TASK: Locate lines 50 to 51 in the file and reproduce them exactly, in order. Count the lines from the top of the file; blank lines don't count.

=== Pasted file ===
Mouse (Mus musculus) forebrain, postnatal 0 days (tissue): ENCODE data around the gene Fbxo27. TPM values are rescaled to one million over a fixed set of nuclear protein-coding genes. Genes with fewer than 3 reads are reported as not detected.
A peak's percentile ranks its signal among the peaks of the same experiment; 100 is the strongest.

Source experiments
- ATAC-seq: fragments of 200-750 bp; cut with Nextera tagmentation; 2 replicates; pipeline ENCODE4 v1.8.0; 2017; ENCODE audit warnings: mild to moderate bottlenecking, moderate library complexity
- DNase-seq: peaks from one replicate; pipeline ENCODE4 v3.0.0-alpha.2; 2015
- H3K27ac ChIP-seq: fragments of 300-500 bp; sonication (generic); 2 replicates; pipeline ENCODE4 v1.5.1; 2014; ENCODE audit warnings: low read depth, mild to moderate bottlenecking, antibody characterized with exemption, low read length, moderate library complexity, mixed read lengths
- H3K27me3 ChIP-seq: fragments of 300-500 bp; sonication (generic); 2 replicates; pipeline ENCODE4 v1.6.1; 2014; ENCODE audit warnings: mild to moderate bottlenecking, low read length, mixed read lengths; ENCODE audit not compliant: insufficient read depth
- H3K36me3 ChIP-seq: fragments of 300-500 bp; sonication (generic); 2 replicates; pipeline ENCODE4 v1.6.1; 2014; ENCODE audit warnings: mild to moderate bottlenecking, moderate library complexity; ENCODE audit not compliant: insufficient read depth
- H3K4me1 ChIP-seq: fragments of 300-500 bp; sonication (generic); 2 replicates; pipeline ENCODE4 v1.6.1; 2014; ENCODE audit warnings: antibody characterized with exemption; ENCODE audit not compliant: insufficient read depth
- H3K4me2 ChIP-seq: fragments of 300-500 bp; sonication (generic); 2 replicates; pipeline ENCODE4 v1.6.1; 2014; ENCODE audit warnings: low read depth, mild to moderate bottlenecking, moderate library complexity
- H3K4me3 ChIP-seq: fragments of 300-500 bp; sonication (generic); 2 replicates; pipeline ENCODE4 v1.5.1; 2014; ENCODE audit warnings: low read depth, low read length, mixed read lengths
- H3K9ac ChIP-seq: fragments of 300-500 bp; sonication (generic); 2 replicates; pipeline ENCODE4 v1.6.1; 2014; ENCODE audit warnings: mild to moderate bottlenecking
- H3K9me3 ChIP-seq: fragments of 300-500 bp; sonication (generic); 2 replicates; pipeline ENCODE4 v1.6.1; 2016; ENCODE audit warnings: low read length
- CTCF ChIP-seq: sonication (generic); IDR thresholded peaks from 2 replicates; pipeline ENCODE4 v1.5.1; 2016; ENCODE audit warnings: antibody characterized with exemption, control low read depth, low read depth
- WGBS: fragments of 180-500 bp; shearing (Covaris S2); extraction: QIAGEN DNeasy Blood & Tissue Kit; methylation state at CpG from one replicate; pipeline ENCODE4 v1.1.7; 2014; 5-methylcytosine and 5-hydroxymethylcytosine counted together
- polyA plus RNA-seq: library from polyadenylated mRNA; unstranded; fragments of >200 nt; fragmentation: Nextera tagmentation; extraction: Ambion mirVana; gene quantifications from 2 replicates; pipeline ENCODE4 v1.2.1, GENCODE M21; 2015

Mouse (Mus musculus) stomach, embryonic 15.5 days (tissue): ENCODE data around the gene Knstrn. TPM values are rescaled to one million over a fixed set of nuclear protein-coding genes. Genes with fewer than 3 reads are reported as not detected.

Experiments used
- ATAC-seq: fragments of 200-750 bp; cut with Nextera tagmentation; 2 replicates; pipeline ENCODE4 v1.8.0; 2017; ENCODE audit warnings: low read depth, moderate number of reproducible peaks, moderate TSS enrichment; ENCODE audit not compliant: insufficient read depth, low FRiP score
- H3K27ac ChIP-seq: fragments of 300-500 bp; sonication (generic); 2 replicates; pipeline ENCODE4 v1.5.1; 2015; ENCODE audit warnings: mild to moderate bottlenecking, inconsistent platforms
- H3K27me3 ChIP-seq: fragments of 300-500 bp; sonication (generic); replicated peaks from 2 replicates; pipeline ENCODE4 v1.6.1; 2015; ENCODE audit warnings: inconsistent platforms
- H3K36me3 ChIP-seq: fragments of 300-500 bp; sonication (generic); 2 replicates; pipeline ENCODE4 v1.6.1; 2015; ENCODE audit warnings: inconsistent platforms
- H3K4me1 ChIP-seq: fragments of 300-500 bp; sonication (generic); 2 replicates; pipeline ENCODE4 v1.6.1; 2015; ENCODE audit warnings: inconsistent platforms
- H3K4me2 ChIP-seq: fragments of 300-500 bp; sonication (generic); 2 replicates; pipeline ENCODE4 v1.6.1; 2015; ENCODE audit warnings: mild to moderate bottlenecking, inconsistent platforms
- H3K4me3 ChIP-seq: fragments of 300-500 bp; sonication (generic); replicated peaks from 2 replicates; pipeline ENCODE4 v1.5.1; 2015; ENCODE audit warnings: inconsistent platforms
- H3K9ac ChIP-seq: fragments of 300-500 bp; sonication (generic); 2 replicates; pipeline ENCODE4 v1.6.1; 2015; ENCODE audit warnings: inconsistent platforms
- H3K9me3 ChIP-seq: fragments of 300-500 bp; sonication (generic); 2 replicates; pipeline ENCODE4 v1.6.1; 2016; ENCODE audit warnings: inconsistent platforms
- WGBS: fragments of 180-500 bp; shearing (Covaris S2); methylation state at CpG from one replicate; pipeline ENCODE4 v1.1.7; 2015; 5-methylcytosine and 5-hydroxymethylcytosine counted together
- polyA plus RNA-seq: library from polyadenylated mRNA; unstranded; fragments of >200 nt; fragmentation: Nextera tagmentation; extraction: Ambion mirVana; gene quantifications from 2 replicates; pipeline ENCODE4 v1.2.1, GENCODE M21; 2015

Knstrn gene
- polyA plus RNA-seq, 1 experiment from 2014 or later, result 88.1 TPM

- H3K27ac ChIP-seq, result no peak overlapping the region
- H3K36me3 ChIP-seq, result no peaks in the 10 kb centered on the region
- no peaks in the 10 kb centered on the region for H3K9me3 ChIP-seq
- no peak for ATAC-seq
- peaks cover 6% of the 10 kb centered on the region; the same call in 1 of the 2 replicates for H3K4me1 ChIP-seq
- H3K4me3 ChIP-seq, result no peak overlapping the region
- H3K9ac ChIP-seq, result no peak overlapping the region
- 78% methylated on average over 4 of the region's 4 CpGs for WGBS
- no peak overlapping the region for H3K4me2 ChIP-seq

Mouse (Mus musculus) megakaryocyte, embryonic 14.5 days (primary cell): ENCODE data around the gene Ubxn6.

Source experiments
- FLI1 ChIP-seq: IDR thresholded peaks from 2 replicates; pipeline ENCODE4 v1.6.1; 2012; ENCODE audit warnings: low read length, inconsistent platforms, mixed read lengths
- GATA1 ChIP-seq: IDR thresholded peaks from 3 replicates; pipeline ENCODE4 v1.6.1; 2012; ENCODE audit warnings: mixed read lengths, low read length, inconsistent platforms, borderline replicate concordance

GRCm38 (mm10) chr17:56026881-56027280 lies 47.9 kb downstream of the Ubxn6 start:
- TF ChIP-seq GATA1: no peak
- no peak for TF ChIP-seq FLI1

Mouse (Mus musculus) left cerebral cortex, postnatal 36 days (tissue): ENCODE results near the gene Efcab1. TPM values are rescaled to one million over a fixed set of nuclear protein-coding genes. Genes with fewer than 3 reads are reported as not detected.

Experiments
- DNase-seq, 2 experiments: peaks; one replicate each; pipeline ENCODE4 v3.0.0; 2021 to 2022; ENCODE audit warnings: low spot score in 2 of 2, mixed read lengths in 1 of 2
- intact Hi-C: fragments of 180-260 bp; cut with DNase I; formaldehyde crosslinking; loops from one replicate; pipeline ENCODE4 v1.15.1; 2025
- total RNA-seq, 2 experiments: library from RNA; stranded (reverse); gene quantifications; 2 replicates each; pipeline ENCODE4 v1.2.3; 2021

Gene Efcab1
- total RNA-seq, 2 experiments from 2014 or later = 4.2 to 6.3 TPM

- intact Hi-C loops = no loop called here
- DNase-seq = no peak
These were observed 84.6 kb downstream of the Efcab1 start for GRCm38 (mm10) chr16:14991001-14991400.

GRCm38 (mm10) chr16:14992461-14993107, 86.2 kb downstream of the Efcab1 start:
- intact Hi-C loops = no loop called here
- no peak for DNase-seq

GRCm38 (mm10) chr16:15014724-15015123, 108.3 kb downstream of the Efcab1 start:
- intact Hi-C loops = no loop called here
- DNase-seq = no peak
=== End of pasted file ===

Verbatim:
- DNase-seq, 2 experiments: peaks; one replicate each; pipeline ENCODE4 v3.0.0; 2021 to 2022; ENCODE audit warnings: low spot score in 2 of 2, mixed read lengths in 1 of 2
- intact Hi-C: fragments of 180-260 bp; cut with DNase I; formaldehyde crosslinking; loops from one replicate; pipeline ENCODE4 v1.15.1; 2025